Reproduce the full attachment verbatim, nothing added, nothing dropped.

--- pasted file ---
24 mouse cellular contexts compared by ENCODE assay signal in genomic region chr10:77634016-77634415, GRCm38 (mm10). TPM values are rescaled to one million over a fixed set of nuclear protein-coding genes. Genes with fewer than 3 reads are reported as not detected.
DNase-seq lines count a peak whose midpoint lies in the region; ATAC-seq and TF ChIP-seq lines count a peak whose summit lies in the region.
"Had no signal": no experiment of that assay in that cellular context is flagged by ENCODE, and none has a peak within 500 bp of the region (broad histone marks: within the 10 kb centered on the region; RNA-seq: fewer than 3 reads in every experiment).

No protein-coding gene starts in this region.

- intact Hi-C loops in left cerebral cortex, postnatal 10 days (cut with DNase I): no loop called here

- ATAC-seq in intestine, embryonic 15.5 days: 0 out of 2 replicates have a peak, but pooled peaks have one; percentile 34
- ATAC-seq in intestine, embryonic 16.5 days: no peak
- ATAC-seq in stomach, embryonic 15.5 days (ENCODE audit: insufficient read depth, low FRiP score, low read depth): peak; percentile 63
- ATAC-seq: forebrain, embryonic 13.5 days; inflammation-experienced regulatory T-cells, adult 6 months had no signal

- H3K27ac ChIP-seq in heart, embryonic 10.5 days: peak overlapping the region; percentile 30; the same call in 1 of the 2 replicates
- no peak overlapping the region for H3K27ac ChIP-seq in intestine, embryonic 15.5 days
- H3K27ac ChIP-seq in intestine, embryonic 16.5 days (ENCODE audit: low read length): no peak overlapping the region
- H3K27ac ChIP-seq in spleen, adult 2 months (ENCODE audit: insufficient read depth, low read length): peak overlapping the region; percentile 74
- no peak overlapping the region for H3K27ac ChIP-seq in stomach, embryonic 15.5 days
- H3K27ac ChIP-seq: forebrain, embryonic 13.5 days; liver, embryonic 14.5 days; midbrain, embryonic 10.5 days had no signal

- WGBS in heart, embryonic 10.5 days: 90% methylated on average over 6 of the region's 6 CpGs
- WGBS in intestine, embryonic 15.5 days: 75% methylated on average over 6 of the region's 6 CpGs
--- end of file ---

24 mouse cellular contexts compared by ENCODE assay signal in genomic region chr10:77634016-77634415, GRCm38 (mm10). TPM values are rescaled to one million over a fixed set of nuclear protein-coding genes. Genes with fewer than 3 reads are reported as not detected.
DNase-seq lines count a peak whose midpoint lies in the region; ATAC-seq and TF ChIP-seq lines count a peak whose summit lies in the region.
"Had no signal": no experiment of that assay in that cellular context is flagged by ENCODE, and none has a peak within 500 bp of the region (broad histone marks: within the 10 kb centered on the region; RNA-seq: fewer than 3 reads in every experiment).

No protein-coding gene starts in this region.

- intact Hi-C loops in left cerebral cortex, postnatal 10 days (cut with DNase I): no loop called here

- ATAC-seq in intestine, embryonic 15.5 days: 0 out of 2 replicates have a peak, but pooled peaks have one; percentile 34
- ATAC-seq in intestine, embryonic 16.5 days: no peak
- ATAC-seq in stomach, embryonic 15.5 days (ENCODE audit: insufficient read depth, low FRiP score, low read depth): peak; percentile 63
- ATAC-seq: forebrain, embryonic 13.5 days; inflammation-experienced regulatory T-cells, adult 6 months had no signal

- H3K27ac ChIP-seq in heart, embryonic 10.5 days: peak overlapping the region; percentile 30; the same call in 1 of the 2 replicates
- no peak overlapping the region for H3K27ac ChIP-seq in intestine, embryonic 15.5 days
- H3K27ac ChIP-seq in intestine, embryonic 16.5 days (ENCODE audit: low read length): no peak overlapping the region
- H3K27ac ChIP-seq in spleen, adult 2 months (ENCODE audit: insufficient read depth, low read length): peak overlapping the region; percentile 74
- no peak overlapping the region for H3K27ac ChIP-seq in stomach, embryonic 15.5 days
- H3K27ac ChIP-seq: forebrain, embryonic 13.5 days; liver, embryonic 14.5 days; midbrain, embryonic 10.5 days had no signal

- WGBS in heart, embryonic 10.5 days: 90% methylated on average over 6 of the region's 6 CpGs
- WGBS in intestine, embryonic 15.5 days: 75% methylated on average over 6 of the region's 6 CpGs